A Brief Biography

Engaged in printmaking, book arts and interdisciplinary projects Bilogan is focused on exploration of Human condition through the psychological portrait among other themes dealing with existential crisis we face. Born in Odessa, Victoria graduated with a double degree in arts and music  and after migrating to Australia, continued studies in Printmaking and Piano performance at the Victorian College of Arts, The University of Melbourne on postgraduate scholarship. A recipient of multiple international awards and grants, namely Peebles Print Prize People’s Choice Award (2021); 2nd Intaglio Triennial Silver Corba Award 2021 (Ukraine); the World Heritage Triennial Award 2020 (Russia), 1st intaglio Triennial 2022 Odessa Ukraine, Guanlan Printmaking Biennale, shortlisted China (2017).

A participant of over 200 international exhibitions, art events and residencies across the globe, with solo shows  presented in Australia, Ukraine and Italy. Her works  are part of major public and private collections worldwide. Represented by Heike Arndt Gallery, Berlin/Denmark.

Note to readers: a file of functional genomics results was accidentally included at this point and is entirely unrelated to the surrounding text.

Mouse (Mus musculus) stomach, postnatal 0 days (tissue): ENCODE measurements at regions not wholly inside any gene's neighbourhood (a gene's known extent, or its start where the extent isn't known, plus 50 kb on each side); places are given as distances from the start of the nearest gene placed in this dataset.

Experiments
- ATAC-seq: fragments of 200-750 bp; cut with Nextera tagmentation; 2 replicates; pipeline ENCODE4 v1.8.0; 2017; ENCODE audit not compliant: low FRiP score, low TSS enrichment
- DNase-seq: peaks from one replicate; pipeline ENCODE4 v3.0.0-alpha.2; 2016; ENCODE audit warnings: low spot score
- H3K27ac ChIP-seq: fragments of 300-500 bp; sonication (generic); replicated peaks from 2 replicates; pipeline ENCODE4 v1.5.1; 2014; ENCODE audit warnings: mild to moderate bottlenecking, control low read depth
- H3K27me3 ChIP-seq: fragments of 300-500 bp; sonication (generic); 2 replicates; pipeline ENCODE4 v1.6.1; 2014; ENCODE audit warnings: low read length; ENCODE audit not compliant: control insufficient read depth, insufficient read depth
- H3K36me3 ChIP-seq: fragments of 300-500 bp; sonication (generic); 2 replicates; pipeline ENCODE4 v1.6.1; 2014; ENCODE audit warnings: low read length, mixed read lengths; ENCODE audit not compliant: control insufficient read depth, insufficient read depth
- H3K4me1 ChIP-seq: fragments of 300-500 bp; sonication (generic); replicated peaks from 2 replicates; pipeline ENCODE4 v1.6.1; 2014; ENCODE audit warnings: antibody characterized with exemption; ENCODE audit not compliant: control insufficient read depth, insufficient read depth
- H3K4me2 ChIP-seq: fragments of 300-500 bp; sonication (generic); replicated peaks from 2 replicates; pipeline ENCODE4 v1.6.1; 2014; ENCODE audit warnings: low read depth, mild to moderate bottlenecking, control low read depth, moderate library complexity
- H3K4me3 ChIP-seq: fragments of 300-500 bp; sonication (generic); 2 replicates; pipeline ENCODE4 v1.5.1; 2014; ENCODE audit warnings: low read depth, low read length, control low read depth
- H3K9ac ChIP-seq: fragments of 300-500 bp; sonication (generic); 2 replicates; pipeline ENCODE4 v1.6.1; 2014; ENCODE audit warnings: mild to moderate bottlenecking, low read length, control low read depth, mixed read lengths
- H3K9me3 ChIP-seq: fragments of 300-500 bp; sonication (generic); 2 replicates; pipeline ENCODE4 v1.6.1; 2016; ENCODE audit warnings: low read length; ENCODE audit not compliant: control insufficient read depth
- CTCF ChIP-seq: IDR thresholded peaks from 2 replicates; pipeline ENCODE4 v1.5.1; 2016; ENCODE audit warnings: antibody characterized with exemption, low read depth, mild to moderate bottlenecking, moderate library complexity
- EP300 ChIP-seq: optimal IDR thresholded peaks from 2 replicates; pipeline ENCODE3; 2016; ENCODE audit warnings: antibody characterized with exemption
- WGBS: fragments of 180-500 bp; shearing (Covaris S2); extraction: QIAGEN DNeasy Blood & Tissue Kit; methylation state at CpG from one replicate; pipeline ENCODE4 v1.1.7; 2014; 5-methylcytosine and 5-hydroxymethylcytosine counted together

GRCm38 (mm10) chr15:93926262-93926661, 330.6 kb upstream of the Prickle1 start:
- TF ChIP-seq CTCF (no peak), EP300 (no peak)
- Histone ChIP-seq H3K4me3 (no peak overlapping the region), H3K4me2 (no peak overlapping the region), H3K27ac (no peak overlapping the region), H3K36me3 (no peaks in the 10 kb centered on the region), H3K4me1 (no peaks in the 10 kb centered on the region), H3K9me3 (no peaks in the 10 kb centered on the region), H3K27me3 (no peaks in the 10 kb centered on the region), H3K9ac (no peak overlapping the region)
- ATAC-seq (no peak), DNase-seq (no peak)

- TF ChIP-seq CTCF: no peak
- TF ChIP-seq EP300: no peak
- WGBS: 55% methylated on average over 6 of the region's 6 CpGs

Artist Statement

My work explores the process of capturing and observing the singularity of form in a state of transformation through filtered illumination. My process includes the use of traditional techniques in a contemporary way, working with the reflection of an image and hand made dry plates using custom made photographic apparatus by master Haruhisa Terasaki.

I investigate the psychology of light and passage of time seeking to restore lost connections in the company of unanimated objects. It becomes a self- reflection on memory, history, rite of time,  narrative emotional states, liminality, it has made possible to communicate what cannot be otherwise  communicated.  I am interested in the unlimited possibilities that coexist in the mystery of form and shadow under the flux of the daylight cycle, especially around states of twilight. The interplay of dark and light in this way draws up primordial qualities.

A singular object: a pearl  a shell or a flower takes on a new symbolism: a perfection, divinity wholeness and the shadow or subconscious. I am interested in working with these symbolic archetypes in the contemporary context. The reflective qualities of the pearl and shell allow unique and multiple interplays with light, transforming the object into something else, and suspending them in this liminal space.